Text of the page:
ESPE Abstracts (2014) 82 WG8.4

Inequities of Treatment Options in Developing Countries: Congenital Adrenal Hyperplasia

Margaret Zacharin


Royal Children’s Hospital, Parkville, Victoria, Australia


Adrenal insufficiency of any cause results in major morbidity and increased lifetime risk for adrenal crisis and potential mortality. A majority of those affected by disorders of either congenital or acquired origin have deficiencies of both glucocorticoid and mineralocorticoid. Preferred replacement treatment for infants, children and adolescents with growth potential is considered to be with hydrocortisone and fludrocortisone.

Both medications are advocated for optimization of linear growth but neither are readily available or able to be procured in many countries including Africa, Eastern Europe, South America, and parts of south East Asia. Despite both being listed on WHO list of essential medicines for the past 6 years, little progress has been made to improve availability and distribution of either.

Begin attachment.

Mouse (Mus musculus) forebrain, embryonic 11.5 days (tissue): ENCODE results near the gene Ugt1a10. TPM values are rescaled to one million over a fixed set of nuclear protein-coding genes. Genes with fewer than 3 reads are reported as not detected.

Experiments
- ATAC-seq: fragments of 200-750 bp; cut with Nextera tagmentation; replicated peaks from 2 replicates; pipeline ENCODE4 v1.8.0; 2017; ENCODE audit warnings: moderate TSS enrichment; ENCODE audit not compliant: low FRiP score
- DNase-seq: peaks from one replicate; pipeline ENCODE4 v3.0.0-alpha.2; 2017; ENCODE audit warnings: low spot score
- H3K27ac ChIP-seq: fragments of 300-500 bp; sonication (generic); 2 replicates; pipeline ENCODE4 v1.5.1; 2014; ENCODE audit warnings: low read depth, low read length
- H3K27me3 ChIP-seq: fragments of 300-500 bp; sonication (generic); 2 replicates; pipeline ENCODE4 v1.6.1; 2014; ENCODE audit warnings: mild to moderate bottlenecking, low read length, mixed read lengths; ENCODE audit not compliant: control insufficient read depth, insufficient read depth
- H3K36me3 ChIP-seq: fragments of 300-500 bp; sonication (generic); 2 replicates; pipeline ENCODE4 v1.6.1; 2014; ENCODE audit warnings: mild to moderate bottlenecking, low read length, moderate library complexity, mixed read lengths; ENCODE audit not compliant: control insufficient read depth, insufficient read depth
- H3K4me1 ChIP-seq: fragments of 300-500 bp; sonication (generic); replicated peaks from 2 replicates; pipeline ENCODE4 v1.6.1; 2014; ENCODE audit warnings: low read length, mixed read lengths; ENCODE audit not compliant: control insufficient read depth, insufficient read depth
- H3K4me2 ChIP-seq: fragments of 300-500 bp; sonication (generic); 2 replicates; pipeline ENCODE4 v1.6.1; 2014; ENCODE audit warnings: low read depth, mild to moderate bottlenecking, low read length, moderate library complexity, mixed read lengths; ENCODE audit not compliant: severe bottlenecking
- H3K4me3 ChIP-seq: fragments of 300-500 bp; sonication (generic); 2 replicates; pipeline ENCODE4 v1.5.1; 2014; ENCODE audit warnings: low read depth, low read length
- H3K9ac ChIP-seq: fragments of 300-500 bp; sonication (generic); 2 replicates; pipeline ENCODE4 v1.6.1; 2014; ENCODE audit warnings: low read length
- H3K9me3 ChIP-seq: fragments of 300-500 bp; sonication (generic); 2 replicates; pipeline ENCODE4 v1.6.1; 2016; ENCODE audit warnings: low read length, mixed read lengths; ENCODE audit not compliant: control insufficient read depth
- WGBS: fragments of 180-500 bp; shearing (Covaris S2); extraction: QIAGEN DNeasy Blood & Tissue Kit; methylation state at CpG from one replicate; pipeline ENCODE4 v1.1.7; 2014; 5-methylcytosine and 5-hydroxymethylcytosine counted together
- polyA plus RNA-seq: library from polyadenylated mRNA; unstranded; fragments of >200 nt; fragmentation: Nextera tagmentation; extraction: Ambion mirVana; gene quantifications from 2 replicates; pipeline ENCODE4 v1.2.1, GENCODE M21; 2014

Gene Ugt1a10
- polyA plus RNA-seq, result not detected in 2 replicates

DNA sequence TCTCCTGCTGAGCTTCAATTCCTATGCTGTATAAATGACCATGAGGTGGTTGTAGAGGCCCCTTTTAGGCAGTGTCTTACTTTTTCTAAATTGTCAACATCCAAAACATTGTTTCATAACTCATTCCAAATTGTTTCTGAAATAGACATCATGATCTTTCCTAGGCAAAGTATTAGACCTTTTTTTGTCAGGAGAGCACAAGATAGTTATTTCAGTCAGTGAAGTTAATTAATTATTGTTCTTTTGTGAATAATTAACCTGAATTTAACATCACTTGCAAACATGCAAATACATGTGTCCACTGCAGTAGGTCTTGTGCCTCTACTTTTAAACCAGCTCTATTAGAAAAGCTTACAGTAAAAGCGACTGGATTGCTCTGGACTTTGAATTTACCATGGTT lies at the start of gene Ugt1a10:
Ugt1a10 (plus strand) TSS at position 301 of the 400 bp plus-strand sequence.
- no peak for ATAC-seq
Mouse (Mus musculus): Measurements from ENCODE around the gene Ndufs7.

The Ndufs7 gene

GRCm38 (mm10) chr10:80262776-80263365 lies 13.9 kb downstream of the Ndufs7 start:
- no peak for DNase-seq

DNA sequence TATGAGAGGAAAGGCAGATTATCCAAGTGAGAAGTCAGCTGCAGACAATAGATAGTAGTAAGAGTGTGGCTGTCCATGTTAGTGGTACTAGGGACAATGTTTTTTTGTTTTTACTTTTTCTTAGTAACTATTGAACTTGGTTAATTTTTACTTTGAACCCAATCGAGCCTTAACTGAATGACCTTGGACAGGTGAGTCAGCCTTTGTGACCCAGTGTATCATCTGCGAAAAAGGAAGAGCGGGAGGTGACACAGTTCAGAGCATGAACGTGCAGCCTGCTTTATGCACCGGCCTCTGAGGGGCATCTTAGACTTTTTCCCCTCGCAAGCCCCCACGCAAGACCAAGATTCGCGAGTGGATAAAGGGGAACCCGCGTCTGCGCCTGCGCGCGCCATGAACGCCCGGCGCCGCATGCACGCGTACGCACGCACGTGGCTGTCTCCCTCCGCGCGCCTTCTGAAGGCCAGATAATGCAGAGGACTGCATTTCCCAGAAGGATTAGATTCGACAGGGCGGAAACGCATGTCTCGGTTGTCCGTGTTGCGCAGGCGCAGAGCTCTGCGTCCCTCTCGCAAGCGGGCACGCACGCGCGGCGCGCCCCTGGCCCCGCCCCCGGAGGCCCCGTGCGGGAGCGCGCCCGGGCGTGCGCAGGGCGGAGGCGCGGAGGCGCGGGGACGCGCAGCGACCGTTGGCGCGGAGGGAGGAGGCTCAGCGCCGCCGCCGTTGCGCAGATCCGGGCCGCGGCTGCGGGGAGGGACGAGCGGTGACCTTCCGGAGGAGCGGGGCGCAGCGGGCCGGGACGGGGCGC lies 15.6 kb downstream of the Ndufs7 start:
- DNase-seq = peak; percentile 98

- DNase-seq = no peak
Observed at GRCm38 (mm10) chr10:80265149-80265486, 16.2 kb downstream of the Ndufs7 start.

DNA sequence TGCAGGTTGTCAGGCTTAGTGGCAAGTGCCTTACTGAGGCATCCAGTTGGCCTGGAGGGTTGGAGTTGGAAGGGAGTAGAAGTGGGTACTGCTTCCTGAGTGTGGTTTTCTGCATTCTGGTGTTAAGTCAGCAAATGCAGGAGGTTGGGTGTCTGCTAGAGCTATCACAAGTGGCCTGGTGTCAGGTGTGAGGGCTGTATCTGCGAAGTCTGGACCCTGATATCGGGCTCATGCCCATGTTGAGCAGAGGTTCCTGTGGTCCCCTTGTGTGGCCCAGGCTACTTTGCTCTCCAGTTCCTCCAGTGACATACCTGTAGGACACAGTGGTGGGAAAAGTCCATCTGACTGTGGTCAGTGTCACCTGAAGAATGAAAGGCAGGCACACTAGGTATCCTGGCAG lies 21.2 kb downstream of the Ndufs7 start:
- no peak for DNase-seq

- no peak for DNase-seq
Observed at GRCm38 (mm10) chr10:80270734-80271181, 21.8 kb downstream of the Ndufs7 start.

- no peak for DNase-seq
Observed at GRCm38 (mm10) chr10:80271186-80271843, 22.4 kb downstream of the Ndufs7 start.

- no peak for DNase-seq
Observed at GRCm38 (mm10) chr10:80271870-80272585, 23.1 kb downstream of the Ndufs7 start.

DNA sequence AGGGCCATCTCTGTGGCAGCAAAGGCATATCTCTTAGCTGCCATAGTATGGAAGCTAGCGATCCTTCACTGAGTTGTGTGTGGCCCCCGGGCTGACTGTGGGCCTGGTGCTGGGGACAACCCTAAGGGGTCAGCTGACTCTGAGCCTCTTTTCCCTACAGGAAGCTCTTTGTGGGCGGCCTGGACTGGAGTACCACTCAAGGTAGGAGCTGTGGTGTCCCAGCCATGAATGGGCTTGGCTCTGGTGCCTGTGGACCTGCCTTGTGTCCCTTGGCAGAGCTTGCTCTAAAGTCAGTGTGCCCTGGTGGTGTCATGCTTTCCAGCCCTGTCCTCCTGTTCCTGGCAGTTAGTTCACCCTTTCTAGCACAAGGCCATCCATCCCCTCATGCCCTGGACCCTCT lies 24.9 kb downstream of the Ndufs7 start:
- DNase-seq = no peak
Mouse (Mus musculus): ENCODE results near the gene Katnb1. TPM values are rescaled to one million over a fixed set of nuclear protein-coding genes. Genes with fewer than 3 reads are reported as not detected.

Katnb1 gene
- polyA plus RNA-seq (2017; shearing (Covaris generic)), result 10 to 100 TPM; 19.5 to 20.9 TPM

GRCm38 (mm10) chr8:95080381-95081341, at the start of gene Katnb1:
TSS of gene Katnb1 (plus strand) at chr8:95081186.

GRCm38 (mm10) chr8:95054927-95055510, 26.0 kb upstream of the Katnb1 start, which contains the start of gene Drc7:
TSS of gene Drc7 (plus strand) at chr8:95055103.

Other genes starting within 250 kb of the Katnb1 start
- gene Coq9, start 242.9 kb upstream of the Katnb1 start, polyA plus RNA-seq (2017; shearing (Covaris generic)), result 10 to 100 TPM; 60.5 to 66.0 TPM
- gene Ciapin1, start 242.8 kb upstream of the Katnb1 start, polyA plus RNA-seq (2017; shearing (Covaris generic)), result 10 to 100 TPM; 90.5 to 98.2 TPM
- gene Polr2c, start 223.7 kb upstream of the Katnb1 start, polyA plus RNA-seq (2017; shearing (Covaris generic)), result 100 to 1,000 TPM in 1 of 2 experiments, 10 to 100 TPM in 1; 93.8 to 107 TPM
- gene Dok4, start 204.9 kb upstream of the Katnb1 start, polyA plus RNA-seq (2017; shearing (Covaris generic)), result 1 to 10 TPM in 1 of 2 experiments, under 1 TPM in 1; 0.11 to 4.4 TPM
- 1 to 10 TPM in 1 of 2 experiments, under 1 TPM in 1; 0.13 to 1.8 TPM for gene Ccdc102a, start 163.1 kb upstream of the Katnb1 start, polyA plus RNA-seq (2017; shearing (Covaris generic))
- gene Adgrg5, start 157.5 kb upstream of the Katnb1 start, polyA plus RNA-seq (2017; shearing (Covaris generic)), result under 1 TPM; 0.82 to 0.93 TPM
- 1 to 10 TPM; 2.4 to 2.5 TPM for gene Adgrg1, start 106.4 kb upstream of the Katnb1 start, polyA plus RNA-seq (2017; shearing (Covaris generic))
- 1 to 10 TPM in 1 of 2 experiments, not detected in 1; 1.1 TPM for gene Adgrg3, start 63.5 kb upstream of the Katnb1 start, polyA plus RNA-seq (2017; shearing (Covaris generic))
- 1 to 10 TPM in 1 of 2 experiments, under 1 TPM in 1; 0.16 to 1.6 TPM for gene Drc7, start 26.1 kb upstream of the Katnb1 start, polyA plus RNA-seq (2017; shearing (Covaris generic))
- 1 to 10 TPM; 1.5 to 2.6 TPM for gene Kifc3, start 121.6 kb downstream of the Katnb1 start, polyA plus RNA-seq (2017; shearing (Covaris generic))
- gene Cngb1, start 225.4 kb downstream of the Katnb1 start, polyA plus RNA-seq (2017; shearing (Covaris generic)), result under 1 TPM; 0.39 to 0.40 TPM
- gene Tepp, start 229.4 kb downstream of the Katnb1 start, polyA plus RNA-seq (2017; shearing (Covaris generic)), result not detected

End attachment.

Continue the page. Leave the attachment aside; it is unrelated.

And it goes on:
Where hydrocortisone is not available, appropriate titration of prednisolone can be a satisfactory management strategem for corticosteroid replacement but no alternative is available for fludrocortisone. While pressure is put on governments to provide hydrocortisone, less attention has been paid to mineralocorticoid, although lifetime safety and normalization of linear growth are also dependent upon prevention of hyponatraemia.

Early identification of CAH reduces infant mortality but renders the affected child permanently corticosteroid dependent, another dilemma for families living in resource constrained environments.

Strategic plans directed towards improvement in equitable availability of these essential medicines will require a central model with in principle agreement with the WHO, to reduce morbidity and mortality of children with adrenal insufficiency worldwide.

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